Accelerating development work has always been the priority for the government since long. However, implementation of such projects has perennially remained weak. The government declared the current fiscal year as the ‘budget implementation year’, but ironically, the government has been able to spend just 23 per cent of the total allocated capital budget worth Rs 311.95 billion. In this context, Pushpa Raj Acharya of The Himalayan Times caught up with Min Bahadur Shrestha, Vice Chairman of the National Planning Commission — apex planning body of the government — to learn what the government is doing to cope with this disappointing expenditure performance.
Interview with National Planning Commission vice chairman Dr Min Bahadur Shrestha at Singha Durbar, Kathmandu, on Sunday, March 26, 2017. Photo: Balkrishna Thapa Chhetri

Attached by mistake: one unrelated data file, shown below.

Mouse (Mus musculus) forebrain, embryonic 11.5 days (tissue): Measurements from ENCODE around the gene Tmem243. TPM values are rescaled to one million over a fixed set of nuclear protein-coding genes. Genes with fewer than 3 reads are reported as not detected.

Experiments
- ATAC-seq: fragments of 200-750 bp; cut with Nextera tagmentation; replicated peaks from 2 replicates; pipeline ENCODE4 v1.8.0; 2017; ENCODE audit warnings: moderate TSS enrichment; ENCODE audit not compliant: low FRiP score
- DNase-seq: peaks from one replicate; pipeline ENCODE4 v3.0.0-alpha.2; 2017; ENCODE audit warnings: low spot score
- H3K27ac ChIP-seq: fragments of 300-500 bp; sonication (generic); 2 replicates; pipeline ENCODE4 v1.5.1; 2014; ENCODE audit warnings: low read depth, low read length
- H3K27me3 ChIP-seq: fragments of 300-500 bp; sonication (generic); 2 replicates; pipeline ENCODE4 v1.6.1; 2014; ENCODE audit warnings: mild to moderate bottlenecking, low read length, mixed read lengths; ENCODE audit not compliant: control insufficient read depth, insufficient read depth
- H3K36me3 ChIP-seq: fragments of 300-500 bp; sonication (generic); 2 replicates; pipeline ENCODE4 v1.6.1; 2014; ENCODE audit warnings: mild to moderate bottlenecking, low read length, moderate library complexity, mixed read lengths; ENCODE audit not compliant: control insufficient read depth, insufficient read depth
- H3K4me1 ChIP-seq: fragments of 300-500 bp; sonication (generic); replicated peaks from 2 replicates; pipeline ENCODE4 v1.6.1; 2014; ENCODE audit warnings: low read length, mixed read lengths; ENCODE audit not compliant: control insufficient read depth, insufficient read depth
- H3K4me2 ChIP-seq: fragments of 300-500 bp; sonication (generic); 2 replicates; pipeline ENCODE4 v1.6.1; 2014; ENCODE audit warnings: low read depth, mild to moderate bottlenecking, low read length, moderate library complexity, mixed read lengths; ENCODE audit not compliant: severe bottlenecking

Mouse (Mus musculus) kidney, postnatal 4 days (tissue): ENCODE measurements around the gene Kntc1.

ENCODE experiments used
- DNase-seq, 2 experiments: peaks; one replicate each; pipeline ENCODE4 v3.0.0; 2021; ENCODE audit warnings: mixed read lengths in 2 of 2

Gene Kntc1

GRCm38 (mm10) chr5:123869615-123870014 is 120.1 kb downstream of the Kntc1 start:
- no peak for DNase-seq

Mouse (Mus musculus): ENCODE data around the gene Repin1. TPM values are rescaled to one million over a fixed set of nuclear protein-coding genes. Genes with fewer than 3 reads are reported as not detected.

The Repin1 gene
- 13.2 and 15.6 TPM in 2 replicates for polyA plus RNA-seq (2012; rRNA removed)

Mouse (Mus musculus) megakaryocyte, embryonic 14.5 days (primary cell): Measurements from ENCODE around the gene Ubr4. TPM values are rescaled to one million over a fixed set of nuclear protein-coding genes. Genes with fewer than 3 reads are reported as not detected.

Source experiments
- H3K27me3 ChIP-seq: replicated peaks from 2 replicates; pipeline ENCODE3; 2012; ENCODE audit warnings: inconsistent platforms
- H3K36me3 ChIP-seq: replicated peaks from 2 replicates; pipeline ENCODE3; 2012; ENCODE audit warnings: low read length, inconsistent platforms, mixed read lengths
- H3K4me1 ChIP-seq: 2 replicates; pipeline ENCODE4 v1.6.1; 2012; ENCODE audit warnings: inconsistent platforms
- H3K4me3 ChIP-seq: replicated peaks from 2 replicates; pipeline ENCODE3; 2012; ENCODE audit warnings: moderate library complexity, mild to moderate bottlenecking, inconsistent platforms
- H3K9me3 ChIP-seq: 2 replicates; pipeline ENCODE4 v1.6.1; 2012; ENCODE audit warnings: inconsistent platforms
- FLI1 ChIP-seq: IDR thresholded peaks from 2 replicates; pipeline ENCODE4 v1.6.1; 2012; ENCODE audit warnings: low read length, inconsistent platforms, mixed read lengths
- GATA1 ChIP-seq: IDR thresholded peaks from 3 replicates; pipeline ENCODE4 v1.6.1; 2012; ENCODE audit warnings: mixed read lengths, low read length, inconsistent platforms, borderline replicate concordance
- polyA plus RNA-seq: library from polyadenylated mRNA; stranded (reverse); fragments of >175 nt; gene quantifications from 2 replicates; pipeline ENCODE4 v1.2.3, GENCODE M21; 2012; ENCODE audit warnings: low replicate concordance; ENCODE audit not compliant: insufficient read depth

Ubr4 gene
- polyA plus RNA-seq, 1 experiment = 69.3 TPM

Capital expenditure has always been very slow since long. What is the National Planning Commission actually doing to cope with this challenge? We are aware about this challenge since long and we have also identified the reasons responsible for the slow capital expenditure. Though the budget was presented one-and-a-half months before the start of the current fiscal year calendar, the existing execution mechanism and legal frameworks were found to be the major bottlenecks for the proper implementation of the development budget. Since the new government was formed in August, it has taken some actions to ramp up capital expenditure. Necessary legal frameworks have been prepared and enforced like the Public Procurement Rules has been issued plugging all the loopholes capitalised on by the contractors in the past. Monitoring has also been intensified. In fact, the prime minister himself has started monitoring the progress of national pride projects. The National Development Action Committee meeting led by the prime minister has assigned seven members of the NPC to monitor the projects in each proposed province. Performance contract based on ‘reward and punishment’ system for the departments and project chiefs will also go a long way in ending the trend of not taking any initiative. I think these measures have set the foundation to expedite development works and we can expect results by the end of this fiscal. You have mentioned monitoring as an effective tool to expedite development expenditure but the performance of national pride projects has been dismal. What do you have to say on this? Effective monitoring is a powerful tool to ramp up project performance. Regular monitoring creates pressure on the project chiefs and contractors to deliver results within the desired timeframe. Simultaneously, we do provide necessary facilitation for the projects. For instance, we recently monitored the Gautam Buddha International Airport where works have slowed due to a dispute between the main contractor and local contractor. The local contractor, who apparently has strong political nexus, has taken money from the main contractor but has not worked accordingly. We spoke to the main contractor and told them that if the works are further stalled then we will have to terminate the contract. The monitoring team thus can find the exact reason for the stalemate in the project and take the right decision on time. We have realised that development works gather pace after the monitoring team warns the contractor of terminating the contract for their negligence. The monitoring mechanism has also built an environment of coordination among various stakeholders and government agencies to expedite the development works. Likewise, NPC has been preparing the implementing procedure for the implementation of national pride projects. A committee has been formed under the leadership of a member of NPC to develop the procedure. The national pride projects will be separated and we have envisioned fast track mechanism for proper coordination among various stakeholder agencies to sort out the issues — environmental, forest and procurement related, among others — for the timely completion of national pride projects. NPC and Ministry of Finance had announced that it would transfer resources from non-performing projects to well-performing projects from mid-March. How much resources are going to be transferred to the well-performing projects? As many of the projects including priority projects are moving at a slow pace, it is understood that the resources allocated for them will not be spent. Against this backdrop, we have guaranteed the resources to the well-performing projects so that the works need not be halted till next fiscal due to lack of resources. The ministries themselves can transfer up to 25 per cent of the allocated funds from non-performing to well-performing projects and they have been doing accordingly. As we have guaranteed resources, the well-performing projects can work without any uncertainty of resources. This will help boost capital expenditure and we will be able to spend 85 per cent of the total allocated development budget worth Rs 311.95 billion. We have intervened in the practical and policy related bottlenecks of slow capital expenditure and it will help accelerate capital expenditure not only in this fiscal but also in the coming years. Likewise, the local election, which is going to be held in the near future, will also create a positive atmosphere for development. It will generate jobs, revitalise economic activities at the local level and the country will move towards a self-reliant economy as production activities will be enhanced. There will be more demand for resources from next year as local bodies themselves will implement local level projects and there will be competition among local bodies to deliver development targets. NPC had given a budget ceiling of Rs 1,156.04 billion to the ministries for the next fiscal year before the local bodies restructuring was endorsed from the Cabinet. Will NPC now review this ceiling? The budget ceiling was given to the ministries before the local level restructuring was endorsed and local election was declared. Ministries have been asked to propose programmes within the given ceiling and to recommend national level projects only as we are going to provide huge grant to the local bodies. Local level projects are going to be selected, approved and implemented by the local bodies. Local election has been scheduled for May 14 and the budget for next fiscal will be presented by the end of May. For next fiscal, municipalities will implement programmes concerning them and which were recommended to the district development committee before the local level restructuring was endorsed from the budget they will receive in next fiscal. As the local bodies will have people’s representatives from next fiscal, implementation of local level projects will also be effective. As local bodies lack expertise in selection of projects, project preparation, procurement management, among other necessary works, how can we assume effective delivery of development works? This is a valid concern and is the reason why NPC, Ministry of Finance, and the Ministry of Federal Affairs and Local Development have planned to jointly conduct training programmes for civil servants of the municipalities in the near future on planning, selection of projects, project preparation and budget estimation. Related laws need to be followed while implementing projects and there needs to be project monitoring for which we will provide training. I am not saying that we will provide a complete solution during the training. Some problems may occur during implementation, which we will solve gradually. After the elected body is formed in the municipalities, they will set up municipal councils to select priority projects and to award contracts. The projects implemented by the local bodies will be monitored by central level as well. Under what structure will the government provide grant to the local bodies as the development needs and cost of development may vary with each local body? The Natural Resources and Financial Commission is going to be established which will provide the methods to allocate the budget based on the development need, cost of development and potential of resource generation at the local level. By mid-December there will be provincial election and province level institutions will be set up. Then the provinces will be responsible for provincial planning and executing the projects. Lastly, what would be the major national level projects in the next fiscal? We have prioritised a few projects under road and transport, energy, and information and communication technology (ICT). Kathmandu-Tarai expressway is a major priority, which is going to be developed under either the company or development committee model. Bidding process of this expressway will probably begin this year and the contract will be awarded by dividing the 78-km road project into at least three sections. Three contractors will work in parallel and the country can build this project by allocating Rs 20 billion to Rs 30 billion per year within four to five years. The Second International Airport (Nijgadh), upgradation of mid-hill highway and east-west highway, north-south corridors, east-west railway project and acceleration of post earthquake reconstruction works will be given high priority. Likewise, high capacity transmission line and some of the mega hydropower projects will get required resources. Similarly, utilising ICT in service delivery will be another priority area of the budget.  Through implementation of budget, we will be able to achieve transformative results in coming years.